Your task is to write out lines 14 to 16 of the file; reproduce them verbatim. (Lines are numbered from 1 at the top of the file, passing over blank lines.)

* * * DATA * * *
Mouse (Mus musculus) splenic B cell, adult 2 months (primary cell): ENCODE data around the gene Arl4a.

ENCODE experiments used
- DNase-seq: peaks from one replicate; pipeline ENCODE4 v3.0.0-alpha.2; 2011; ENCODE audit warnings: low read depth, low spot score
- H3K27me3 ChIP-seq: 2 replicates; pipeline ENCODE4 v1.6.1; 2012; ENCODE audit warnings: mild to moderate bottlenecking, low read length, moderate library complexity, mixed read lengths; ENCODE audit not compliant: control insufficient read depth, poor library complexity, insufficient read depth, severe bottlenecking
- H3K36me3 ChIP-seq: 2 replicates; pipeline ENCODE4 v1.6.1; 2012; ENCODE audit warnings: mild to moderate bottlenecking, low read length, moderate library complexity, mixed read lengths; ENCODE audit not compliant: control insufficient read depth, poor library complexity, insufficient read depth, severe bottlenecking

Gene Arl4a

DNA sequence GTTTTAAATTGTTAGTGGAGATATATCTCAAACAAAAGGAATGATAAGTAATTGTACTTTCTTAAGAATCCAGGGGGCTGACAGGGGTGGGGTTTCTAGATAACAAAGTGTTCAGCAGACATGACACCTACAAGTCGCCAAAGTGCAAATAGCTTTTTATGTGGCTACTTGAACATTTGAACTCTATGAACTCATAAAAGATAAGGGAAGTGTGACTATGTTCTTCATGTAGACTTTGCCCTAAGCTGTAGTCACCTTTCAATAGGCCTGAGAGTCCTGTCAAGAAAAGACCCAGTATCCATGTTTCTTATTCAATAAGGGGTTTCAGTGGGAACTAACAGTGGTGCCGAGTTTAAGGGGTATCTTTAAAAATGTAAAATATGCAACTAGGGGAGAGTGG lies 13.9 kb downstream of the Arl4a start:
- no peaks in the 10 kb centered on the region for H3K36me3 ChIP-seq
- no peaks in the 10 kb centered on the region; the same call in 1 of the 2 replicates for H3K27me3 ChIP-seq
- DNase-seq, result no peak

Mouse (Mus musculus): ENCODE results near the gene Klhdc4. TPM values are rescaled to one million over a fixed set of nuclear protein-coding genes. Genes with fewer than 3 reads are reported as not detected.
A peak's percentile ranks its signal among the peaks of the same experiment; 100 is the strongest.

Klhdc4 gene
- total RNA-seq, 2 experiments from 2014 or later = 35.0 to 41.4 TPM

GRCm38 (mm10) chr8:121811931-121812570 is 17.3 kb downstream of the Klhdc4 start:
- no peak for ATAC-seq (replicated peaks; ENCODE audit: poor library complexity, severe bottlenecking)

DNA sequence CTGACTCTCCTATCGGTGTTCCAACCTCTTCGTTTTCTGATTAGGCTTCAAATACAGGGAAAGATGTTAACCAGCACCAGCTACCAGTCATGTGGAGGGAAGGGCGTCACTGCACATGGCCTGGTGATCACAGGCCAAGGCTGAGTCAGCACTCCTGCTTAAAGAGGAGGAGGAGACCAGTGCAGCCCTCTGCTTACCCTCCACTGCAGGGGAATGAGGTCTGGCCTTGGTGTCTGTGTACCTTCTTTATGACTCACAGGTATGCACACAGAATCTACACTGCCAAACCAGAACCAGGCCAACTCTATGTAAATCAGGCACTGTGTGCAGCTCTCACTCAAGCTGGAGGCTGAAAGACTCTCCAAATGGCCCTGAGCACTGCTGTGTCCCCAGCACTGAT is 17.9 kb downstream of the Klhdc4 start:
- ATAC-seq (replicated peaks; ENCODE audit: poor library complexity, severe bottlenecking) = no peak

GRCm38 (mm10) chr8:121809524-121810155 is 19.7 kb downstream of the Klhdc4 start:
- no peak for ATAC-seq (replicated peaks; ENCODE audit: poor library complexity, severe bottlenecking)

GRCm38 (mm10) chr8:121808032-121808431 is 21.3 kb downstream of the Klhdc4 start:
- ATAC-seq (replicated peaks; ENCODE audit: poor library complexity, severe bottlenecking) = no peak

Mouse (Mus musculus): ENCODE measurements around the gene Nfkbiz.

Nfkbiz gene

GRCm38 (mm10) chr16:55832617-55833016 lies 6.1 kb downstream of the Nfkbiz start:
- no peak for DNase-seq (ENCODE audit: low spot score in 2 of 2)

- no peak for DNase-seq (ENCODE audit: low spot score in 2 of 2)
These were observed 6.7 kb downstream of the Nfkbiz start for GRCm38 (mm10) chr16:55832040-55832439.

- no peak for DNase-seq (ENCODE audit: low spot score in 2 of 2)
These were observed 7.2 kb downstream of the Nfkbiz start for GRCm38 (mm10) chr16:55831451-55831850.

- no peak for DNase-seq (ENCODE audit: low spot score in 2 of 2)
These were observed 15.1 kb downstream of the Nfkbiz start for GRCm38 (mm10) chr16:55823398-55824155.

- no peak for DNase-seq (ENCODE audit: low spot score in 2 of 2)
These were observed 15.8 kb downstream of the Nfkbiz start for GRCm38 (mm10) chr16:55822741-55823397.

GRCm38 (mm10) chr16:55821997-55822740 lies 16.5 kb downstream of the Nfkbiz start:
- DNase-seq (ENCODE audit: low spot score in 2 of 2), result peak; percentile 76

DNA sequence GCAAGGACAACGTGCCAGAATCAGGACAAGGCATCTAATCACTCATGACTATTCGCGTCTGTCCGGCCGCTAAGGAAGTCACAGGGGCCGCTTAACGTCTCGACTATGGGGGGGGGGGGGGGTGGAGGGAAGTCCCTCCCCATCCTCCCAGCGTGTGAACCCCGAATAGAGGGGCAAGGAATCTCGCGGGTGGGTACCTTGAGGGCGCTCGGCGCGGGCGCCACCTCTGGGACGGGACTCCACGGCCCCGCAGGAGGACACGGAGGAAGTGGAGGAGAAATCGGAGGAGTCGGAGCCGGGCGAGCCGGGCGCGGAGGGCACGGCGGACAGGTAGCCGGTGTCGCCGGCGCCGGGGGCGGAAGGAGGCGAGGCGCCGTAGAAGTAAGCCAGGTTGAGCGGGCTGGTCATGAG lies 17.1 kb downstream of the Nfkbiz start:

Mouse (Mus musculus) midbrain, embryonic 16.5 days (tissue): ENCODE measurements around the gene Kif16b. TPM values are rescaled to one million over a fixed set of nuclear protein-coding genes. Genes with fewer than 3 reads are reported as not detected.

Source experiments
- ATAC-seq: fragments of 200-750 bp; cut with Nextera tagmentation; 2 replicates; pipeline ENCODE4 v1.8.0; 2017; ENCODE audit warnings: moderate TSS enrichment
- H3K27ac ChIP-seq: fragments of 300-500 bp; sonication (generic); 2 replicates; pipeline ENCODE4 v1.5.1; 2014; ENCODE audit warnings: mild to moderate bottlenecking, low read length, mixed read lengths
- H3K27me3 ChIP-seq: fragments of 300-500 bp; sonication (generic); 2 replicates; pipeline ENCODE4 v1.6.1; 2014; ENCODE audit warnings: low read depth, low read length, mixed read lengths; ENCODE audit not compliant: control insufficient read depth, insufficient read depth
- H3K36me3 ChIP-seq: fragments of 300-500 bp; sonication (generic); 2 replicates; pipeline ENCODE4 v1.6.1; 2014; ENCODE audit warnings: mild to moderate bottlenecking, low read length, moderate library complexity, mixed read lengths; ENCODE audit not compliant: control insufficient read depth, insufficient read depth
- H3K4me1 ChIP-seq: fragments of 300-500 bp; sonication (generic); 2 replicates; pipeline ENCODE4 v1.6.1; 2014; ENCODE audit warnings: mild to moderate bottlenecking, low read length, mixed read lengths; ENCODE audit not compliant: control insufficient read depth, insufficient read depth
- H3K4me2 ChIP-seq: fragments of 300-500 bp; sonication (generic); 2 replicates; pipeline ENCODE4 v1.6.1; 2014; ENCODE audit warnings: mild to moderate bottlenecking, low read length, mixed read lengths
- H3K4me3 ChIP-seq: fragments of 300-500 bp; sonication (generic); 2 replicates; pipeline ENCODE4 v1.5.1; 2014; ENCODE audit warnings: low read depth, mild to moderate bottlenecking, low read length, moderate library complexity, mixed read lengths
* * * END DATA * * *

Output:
- total RNA-seq, 2 experiments from 2014 or later = 35.0 to 41.4 TPM

GRCm38 (mm10) chr8:121811931-121812570 is 17.3 kb downstream of the Klhdc4 start:
- no peak for ATAC-seq (replicated peaks; ENCODE audit: poor library complexity, severe bottlenecking)